Learn How to Write a Book Review
The contents of a book review can vary widely based on the audience, the genre, and where the review is published. However, there are a few basic elements that are applicable to most critical book reviews. Once you have the format down, consider getting into book reviewing for pay.
- General Information: All book reviews should contain some key information for the audience. This includes, of course, title, author, genre, plot outline and publisher. It might also include the number of pages, list price, ISBN number and other such minutiae.
- Expanded Plot or Content Summary: Again, this will vary, with some publications or outlets wanting more, and some wanting less. Some may ask that the summary be straightforward with no personal reflection or analysis weaved in it, while others may want you to go back and forth between the two. Generally, a book review should reveal the central issue, but not the solution of that issue- that is, don't give away the ending! Non-fiction summary should focus on the premise of the book, how that premise is presented and backed up, and what the author posits or adds to the subject matter.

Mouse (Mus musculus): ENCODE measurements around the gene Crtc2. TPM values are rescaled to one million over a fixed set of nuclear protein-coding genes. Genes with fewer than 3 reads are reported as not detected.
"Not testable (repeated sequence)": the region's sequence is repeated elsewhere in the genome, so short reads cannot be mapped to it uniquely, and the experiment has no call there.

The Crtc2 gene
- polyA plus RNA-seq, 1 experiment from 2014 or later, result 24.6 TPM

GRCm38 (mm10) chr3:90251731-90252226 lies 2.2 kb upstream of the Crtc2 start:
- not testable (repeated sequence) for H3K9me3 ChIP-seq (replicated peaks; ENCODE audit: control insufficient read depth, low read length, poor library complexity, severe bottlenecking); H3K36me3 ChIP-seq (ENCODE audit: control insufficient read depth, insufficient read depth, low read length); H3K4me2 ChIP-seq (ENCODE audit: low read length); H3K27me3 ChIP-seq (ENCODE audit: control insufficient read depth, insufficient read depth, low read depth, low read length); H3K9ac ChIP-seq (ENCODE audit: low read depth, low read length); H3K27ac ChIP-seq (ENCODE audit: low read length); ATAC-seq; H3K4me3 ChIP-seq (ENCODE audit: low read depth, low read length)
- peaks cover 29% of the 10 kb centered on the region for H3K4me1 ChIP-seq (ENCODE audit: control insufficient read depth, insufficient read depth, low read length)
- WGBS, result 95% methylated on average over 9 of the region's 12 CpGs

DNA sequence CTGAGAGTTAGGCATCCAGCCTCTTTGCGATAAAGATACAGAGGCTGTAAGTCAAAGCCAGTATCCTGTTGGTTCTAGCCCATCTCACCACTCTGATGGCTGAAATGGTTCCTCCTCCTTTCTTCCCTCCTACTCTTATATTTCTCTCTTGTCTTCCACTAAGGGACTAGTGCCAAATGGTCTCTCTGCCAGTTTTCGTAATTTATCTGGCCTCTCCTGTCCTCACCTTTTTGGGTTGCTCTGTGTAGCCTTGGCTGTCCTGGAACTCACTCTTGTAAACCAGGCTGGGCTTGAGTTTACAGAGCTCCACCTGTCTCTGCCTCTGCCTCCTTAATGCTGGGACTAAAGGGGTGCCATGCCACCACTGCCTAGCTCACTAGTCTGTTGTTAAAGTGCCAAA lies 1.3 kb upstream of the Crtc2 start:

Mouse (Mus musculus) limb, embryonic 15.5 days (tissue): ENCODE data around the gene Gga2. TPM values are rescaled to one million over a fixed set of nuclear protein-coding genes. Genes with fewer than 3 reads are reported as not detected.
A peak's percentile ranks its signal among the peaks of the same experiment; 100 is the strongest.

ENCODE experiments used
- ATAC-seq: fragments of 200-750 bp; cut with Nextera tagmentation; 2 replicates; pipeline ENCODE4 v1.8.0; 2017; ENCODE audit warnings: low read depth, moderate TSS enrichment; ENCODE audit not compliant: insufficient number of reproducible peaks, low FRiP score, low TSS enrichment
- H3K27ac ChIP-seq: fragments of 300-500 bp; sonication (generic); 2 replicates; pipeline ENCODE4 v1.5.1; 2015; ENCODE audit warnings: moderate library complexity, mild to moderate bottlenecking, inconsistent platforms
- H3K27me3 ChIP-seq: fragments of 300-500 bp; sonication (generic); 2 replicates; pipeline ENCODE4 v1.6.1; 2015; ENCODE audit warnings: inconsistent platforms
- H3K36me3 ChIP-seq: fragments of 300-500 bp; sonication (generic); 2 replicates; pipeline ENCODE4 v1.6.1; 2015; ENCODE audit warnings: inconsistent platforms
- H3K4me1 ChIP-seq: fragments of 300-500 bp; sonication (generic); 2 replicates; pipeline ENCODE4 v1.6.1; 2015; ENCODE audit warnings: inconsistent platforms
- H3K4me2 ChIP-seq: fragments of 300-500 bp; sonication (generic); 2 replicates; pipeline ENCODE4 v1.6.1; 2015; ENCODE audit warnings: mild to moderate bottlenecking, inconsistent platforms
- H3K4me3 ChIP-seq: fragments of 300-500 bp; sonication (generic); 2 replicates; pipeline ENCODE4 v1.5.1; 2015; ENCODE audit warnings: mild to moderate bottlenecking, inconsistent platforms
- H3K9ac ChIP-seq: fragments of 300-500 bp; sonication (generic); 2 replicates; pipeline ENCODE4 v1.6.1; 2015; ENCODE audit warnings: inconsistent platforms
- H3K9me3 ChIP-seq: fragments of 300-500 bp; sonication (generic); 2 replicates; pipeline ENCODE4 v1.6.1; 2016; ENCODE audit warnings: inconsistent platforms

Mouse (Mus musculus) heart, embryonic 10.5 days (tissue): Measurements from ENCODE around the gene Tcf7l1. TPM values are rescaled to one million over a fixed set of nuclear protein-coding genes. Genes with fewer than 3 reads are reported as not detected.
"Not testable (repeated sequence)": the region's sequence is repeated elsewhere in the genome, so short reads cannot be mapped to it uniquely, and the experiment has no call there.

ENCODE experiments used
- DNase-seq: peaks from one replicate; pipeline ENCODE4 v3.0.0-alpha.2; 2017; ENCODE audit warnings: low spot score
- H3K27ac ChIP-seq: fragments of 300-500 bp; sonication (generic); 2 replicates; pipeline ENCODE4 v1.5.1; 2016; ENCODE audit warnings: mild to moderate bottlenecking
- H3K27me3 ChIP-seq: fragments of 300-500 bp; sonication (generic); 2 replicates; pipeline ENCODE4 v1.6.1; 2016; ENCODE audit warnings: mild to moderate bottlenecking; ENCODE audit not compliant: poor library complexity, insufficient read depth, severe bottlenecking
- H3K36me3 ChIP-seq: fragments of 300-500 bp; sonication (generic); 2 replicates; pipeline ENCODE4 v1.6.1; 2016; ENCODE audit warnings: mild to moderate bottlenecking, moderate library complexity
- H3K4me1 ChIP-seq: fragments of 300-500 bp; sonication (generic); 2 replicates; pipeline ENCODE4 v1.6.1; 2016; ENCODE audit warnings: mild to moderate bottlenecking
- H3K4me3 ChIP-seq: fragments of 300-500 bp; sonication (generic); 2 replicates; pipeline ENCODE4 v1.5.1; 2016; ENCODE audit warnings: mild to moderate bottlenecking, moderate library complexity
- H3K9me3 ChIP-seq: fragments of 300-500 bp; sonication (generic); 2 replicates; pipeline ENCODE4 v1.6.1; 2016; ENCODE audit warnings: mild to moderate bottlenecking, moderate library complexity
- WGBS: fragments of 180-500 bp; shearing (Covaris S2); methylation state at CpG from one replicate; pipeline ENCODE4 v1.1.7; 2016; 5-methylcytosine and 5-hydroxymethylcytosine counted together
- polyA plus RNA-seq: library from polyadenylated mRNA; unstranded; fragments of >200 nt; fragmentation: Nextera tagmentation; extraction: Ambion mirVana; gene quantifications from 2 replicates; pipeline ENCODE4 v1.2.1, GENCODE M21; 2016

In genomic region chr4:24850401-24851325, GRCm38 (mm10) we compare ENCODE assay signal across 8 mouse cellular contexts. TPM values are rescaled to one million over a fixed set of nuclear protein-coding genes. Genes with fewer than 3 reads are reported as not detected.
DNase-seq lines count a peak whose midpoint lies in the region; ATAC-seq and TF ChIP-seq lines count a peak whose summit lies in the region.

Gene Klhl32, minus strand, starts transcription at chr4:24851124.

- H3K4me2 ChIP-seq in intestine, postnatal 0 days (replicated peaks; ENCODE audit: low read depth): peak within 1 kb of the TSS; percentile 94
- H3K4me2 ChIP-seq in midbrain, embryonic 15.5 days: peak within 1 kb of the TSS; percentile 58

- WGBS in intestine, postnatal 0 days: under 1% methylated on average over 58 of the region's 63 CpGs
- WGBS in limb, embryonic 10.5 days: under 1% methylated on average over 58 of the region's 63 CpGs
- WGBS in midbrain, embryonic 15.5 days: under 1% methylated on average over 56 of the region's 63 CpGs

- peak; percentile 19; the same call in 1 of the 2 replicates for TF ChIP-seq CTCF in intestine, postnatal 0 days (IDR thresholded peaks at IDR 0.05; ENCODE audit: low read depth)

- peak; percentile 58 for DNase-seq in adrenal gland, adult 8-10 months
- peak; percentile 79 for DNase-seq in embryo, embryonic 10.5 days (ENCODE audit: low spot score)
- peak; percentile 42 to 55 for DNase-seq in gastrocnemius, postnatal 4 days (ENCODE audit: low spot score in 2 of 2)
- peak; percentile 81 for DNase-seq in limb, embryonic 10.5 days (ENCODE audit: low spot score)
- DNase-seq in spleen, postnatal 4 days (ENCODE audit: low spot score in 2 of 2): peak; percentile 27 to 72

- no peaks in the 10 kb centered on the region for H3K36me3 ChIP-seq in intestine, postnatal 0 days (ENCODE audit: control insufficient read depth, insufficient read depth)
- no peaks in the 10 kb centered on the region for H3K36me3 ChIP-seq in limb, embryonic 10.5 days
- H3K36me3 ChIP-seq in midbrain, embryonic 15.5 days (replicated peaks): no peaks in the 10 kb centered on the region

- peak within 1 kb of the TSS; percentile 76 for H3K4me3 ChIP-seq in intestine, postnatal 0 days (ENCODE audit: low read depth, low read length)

- Personal Reactions and/or Analysis: This portion of your review should detail how the story or book affected you. This is the place where you would explore personal connections, prior experiences with the author or subject matter, and perhaps even talk about misconceptions or pre-existing perceptions you may have brought into the review with you. At the same time, this conversation sometimes dovetails into the process of analyzing the author's intent, motivation, and outcome, along with strengths and weaknesses.
- Recommendations: Many book reviews will end with the writer's recommendation on the text. Declare your personal take on the novel, and elaborate on your recommendation (or non-recommendation, as the case may be.) This is the place to make any declarations or statements on the overall value and quality of the text.
Based on your targeted publication, you may have to change up or add to these basics, but they should provide a good starting point for the writer who wants to get into this particular genre of critical reviewing.
Sample Book Reviews
- American Library Association's "BookList Online" review of The Last Secret of the Temple
- Mark Flanagan, reviews Walter Mosley's
- The New York Times review of Good Is Not Great by Christopher Hitchens.